WITH winter on its way, Motor Codes, the government-approved consumer watchdog for the automotive industry, is
WITH winter on its way, Motor Codes, the government-approved consumer watchdog for the automotive industry, is urging motorists to “winterproof” their cars.
Its online winter driving tips will help drivers to ensure their vehicles are prepared for winter driving conditions, and help avoid expensive repairs.
Here are Motor Codes’ top 10 tips for winter-proofing your car:
1. Top up antifreeze. It’s an obvious tip, but you’d be amazed by the number of people who fail to maintain the right level of antifreeze in their vehicle. Without adequate antifreeze, sub-zero temperatures can do untold damage to your engine.
2. Make sure your windscreen is clear. In the winter, spray, grit and slush can obscure the view through your windscreen and compromise your safety. Your windscreen wipers and washer fluid are the only defence against this. So make sure the wipers are working smoothly and don’t leave streaks, and that the washer fluid is always topped up.
3. Keep your battery charged. Your car battery works harder during the winter months: the heating’s on full-blast, de-misters are working overtime and, because of the shorter daylight hours, headlights are on for longer.
4. Check your tyres. Balding tyres are a safety hazard at any time, but in winter the risks of an accident are even greater. So make sure that all four tyres have the safe amount of tread.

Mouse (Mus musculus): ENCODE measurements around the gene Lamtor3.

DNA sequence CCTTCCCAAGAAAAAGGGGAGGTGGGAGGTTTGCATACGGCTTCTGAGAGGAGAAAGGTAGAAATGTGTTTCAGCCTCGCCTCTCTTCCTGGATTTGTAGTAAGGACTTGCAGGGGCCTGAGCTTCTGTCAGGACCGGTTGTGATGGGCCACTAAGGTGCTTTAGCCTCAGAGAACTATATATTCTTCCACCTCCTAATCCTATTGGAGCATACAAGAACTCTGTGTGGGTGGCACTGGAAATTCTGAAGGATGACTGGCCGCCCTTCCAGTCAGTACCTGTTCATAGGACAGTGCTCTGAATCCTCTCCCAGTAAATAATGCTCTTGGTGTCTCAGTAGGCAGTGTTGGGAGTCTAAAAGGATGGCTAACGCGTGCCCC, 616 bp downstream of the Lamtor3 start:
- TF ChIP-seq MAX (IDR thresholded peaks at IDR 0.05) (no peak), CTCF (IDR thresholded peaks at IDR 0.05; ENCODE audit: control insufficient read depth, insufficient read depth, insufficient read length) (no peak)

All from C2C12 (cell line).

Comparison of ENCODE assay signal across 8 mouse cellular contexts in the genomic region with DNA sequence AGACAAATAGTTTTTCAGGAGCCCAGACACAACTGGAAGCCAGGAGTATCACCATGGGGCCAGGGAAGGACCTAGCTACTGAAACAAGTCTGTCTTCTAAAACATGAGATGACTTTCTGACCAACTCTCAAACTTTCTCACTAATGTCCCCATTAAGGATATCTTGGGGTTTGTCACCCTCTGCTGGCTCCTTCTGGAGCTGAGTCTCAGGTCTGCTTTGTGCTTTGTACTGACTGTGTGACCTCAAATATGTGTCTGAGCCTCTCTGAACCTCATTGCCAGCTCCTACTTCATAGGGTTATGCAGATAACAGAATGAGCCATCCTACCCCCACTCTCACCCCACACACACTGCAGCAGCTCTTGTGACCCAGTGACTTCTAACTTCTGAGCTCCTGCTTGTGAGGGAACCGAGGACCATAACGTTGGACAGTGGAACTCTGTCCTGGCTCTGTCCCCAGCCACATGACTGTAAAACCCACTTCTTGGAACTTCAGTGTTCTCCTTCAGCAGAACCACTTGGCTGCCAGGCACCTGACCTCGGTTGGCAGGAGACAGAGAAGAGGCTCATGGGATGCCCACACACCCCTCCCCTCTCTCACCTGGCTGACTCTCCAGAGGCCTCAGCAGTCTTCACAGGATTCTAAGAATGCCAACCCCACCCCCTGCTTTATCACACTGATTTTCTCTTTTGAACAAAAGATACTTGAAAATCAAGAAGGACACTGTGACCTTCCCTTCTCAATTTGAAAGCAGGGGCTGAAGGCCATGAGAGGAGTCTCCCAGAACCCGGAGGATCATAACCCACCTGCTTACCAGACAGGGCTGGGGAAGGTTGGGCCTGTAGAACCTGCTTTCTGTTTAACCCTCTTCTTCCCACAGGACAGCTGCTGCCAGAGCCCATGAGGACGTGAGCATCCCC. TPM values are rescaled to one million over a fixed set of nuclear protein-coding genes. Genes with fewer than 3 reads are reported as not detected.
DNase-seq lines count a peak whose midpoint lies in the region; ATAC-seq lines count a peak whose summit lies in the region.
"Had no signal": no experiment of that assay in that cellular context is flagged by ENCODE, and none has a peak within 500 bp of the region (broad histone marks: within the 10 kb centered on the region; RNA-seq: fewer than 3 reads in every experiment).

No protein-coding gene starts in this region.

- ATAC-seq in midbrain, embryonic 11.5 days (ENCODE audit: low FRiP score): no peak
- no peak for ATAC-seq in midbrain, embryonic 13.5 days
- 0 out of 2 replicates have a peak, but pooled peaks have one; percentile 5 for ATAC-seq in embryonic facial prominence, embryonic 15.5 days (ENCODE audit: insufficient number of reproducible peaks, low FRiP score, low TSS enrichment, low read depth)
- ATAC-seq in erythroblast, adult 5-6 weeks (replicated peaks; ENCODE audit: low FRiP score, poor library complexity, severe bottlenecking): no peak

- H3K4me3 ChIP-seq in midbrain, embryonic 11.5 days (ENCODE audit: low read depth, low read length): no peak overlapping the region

5. Test your brakes. The roads are wetter and more slippery in winter than at any other time of the year, so it’s vital that your brakes are up to the task. Some newer cars are fitted with sensors that will tell you when the brakes need replacing. Otherwise, you can ask your local garage to test your brake pads, discs and pipes.
6. Protect your car body. Nothing ages your car body quicker than exposure to the grit and salt sprinkled on the roads in the winter. Prevention is definitely better than cure when it comes to keeping corrosion at bay, so wash and wax your car before the harsh weather sets in.
7. Replace belts and hoses. Cold temperatures can weaken the rubber belts and hoses under your car’s bonnet, and you don’t want something to snap out on the road on a cold winter’s night.
8. Don’t run the tank empty. In sub-zero temperatures, your fuel-line may freeze up meaning that your car won’t start. You can prevent this simply by making sure your fuel tank is always more than half-full.
9. Keep an emergency kit in your car in case you break down and find yourself stuck out in the cold. Your kit should include boots, blankets, torch and batteries, first aid kit, jump leads, shovel, road atlas, de-icer and sunglasses (winter sun can be dazzling).
10. Get a timely service. You can address many of these winter-proofing tips in one go by paying a visit to your local garage. Many now offer special winter checks.
If you’re in doubt about whether your car is winter-ready, check out Motor Codes’ handy infographic guide at www.motorcodes.Â co.uk/wintertips
You can also use the site’s garage finder to search for a local garage to help give you peace of mind.